Bill Gross Casts Shade on Treasuries, Sees 10-Year ‘Overvalued’ at 4%

(Bloomberg) - Fresh from getting a big call right on yields toward the end of last year, former bond king Bill Gross just signaled he is now steering clear of Treasuries.

Ten-year US debt is “overvalued,” with similar-dated Treasury Inflation-Protected Securities at a 1.80% yield the better choice if one needs to buy bonds. “I don’t,” he wrote in a post on X.

Gross earned the moniker of “bond king” while at Pacific Investment Management Co., the firm he co-founded in the early 1970s. He made millions late last year after a big bet the Federal Reserve would pivot toward interest-rate cuts for 2024 benefited from a sizzling bond rally. That came after he warned in August that bond bulls were misguided, just before a two-month rout that sent yields to 16-year highs.

Global bonds rebounded on Monday, after they slid in the opening days of 2024 on concerns the late 2023 rally had gone too far, too fast. Benchmark US 10-year yields jumped 17 basis points last week, their biggest such climb since October, as robust labor-market data spurred traders to pare bets on rapid Fed easing.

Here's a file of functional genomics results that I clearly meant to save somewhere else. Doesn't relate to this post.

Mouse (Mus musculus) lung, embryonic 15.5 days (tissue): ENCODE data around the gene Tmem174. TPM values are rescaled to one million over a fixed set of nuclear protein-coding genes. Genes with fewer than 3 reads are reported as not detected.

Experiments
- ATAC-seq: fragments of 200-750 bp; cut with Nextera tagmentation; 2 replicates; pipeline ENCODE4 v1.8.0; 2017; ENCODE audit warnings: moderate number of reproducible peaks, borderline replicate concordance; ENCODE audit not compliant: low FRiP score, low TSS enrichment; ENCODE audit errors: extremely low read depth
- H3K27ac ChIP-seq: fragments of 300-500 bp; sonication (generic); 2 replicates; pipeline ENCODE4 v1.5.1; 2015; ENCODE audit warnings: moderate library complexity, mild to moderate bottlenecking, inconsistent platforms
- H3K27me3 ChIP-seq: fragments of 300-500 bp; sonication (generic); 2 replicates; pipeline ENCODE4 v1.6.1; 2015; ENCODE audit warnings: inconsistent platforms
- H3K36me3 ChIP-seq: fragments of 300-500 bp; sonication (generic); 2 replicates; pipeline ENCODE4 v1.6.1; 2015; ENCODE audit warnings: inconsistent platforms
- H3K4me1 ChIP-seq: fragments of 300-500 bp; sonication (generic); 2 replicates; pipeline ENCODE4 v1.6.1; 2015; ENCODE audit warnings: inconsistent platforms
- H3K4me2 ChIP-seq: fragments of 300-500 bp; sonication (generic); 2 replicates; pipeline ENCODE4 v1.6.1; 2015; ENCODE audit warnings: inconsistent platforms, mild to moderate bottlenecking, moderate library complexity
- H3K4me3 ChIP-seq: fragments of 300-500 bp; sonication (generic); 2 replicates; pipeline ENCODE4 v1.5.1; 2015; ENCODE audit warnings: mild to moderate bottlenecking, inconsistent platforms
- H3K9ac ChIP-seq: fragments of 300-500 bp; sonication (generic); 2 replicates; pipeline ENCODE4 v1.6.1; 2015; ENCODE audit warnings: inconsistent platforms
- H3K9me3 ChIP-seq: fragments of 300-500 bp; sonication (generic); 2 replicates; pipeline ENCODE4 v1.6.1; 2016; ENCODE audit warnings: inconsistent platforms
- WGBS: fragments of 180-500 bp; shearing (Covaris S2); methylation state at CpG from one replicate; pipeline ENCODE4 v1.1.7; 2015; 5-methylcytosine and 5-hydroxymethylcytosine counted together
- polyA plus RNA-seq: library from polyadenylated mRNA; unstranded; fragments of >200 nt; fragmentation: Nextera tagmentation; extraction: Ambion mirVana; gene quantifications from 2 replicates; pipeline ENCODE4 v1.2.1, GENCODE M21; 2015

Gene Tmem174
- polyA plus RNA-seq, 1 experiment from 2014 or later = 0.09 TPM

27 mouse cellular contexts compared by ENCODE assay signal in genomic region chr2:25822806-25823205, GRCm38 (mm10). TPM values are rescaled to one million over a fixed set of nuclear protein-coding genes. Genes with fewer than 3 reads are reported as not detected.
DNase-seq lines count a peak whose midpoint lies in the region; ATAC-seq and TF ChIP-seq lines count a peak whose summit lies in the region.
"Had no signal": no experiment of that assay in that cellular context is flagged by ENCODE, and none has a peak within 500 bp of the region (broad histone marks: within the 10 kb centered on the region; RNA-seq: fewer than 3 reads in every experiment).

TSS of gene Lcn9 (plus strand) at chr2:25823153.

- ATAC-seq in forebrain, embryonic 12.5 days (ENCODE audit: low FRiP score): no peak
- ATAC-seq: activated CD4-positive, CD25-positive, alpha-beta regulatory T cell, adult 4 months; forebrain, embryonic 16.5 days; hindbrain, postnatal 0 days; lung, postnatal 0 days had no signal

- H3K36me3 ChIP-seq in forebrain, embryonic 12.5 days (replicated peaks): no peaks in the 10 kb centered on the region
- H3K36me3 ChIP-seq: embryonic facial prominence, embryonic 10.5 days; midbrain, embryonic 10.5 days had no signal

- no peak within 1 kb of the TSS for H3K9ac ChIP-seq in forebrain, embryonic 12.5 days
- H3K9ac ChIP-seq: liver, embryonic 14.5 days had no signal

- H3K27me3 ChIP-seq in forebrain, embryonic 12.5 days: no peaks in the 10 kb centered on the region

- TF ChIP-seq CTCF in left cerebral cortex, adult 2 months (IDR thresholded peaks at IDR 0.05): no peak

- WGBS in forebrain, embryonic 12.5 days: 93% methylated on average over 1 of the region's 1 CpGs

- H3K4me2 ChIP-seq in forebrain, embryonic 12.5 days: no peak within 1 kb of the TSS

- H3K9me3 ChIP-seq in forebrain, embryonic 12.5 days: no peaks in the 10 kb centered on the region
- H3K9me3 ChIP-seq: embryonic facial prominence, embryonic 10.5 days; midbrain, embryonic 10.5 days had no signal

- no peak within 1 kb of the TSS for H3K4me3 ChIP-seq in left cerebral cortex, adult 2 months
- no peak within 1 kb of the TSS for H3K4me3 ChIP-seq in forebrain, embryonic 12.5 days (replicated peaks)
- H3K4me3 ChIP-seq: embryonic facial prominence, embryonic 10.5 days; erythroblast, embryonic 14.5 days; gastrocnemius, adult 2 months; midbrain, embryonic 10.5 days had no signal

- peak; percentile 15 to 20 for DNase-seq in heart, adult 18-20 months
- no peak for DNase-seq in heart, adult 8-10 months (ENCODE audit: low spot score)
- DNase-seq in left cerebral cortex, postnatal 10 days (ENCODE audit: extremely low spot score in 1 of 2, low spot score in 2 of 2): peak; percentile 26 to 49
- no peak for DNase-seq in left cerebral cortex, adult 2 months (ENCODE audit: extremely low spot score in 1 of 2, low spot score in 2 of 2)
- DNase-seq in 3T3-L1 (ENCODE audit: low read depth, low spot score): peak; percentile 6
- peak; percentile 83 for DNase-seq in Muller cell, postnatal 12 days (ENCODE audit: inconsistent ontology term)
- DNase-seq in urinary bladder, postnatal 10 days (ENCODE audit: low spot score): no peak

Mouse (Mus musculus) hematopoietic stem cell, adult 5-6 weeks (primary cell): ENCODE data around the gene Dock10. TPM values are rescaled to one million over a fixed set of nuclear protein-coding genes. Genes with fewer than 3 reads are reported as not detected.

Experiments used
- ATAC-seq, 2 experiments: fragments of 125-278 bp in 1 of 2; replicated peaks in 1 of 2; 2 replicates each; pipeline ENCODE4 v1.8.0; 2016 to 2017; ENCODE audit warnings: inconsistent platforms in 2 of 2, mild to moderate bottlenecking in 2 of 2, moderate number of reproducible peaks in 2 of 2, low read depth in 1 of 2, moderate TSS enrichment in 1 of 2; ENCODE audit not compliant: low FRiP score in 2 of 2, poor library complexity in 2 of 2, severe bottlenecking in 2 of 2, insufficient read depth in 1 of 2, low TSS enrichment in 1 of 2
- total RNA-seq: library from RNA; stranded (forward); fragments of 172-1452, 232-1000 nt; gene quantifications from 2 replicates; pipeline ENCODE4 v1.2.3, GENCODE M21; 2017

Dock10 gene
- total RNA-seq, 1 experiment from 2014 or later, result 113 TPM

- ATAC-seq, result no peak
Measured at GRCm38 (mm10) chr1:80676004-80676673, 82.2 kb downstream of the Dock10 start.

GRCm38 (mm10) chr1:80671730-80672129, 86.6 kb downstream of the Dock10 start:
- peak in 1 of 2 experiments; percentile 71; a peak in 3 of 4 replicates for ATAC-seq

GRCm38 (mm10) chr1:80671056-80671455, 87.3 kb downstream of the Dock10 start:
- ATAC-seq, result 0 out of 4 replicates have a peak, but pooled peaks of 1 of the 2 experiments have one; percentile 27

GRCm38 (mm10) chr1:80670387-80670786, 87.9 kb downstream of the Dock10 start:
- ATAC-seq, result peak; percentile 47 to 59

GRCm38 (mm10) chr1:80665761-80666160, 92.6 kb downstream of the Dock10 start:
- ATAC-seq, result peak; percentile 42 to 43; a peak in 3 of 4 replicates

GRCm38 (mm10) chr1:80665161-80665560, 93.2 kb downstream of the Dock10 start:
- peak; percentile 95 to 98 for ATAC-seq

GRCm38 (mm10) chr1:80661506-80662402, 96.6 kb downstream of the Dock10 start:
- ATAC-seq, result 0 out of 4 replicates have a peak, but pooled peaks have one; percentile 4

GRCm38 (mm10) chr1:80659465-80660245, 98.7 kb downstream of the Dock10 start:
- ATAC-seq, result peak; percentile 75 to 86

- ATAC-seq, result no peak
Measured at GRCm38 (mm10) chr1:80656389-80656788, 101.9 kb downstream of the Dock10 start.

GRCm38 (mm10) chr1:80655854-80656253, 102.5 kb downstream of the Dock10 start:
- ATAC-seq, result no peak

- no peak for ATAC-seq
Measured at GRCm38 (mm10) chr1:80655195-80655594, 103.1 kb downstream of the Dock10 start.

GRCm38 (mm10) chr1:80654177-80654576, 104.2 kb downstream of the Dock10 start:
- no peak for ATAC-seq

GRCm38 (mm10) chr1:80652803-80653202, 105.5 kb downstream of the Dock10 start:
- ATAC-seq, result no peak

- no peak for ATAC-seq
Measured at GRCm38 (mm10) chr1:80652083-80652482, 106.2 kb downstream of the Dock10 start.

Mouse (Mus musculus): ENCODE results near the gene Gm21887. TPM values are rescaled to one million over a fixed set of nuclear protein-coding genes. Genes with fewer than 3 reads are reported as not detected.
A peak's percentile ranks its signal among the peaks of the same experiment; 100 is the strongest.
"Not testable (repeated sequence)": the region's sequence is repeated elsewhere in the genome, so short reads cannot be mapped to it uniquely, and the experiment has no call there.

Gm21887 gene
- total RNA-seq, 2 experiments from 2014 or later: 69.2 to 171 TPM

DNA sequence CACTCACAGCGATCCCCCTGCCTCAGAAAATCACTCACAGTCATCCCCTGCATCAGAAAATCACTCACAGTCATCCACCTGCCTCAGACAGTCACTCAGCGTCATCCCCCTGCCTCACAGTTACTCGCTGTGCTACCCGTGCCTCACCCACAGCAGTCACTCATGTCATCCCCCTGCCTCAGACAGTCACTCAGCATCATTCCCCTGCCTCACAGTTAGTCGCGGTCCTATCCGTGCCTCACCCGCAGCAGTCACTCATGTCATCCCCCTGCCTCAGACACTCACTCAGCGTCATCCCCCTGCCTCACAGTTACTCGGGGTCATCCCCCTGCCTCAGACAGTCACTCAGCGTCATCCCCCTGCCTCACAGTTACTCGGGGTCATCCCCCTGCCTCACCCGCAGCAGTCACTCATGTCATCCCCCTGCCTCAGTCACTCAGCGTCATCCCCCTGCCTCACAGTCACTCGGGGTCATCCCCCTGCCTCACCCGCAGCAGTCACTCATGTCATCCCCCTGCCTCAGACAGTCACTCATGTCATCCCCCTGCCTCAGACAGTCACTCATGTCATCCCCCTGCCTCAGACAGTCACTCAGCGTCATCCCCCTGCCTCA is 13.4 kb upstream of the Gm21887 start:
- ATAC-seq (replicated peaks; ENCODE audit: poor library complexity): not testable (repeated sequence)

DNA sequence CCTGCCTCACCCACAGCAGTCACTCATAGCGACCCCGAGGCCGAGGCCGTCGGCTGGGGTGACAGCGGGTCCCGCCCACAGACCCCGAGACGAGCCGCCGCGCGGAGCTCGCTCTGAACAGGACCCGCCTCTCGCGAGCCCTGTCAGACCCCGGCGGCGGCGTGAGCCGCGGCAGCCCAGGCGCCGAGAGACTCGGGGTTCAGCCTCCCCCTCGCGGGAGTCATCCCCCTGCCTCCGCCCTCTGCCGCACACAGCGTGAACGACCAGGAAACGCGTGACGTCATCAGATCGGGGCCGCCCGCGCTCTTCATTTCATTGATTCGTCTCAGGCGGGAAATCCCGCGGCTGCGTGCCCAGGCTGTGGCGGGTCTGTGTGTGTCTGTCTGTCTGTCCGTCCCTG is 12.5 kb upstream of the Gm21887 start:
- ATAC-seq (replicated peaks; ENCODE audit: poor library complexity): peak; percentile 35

Treasury 10-year yields declined two basis points on Tuesday to 4.02% after oil prices tumbled on Monday and a consumer survey found that inflation expectations declined. Gross said in a later post that shorter-end notes would make more sense for those interested in the market.

“Stick with the return to a positive 10 year/2 year yield curve,” he said in a follow-up post.

Yields on 10-year Treasuries are about 35 basis points below those on two-year notes. The yield curve has been inverted since July 2022, which some see as signaling an impending recession. Investors have been betting the curve will disinvert for much of the past year.

Gross has recently been focusing on merger-arbitrage plays as a way to play an equities market that he also sees as overvalued.

By Lara Sanli and Garfield Reynolds


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